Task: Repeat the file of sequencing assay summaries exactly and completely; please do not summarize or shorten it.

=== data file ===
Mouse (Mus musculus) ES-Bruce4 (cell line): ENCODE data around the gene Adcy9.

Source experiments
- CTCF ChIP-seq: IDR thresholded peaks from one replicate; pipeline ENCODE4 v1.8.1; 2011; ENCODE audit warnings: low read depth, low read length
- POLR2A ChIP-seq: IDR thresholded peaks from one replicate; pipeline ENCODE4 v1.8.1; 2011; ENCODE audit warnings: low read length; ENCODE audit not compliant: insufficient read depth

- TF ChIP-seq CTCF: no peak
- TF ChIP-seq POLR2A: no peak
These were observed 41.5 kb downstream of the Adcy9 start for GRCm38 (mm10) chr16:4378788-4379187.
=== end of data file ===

Mouse (Mus musculus) ES-Bruce4 (cell line): ENCODE data around the gene Adcy9.

Source experiments
- CTCF ChIP-seq: IDR thresholded peaks from one replicate; pipeline ENCODE4 v1.8.1; 2011; ENCODE audit warnings: low read depth, low read length
- POLR2A ChIP-seq: IDR thresholded peaks from one replicate; pipeline ENCODE4 v1.8.1; 2011; ENCODE audit warnings: low read length; ENCODE audit not compliant: insufficient read depth

- TF ChIP-seq CTCF: no peak
- TF ChIP-seq POLR2A: no peak
These were observed 41.5 kb downstream of the Adcy9 start for GRCm38 (mm10) chr16:4378788-4379187.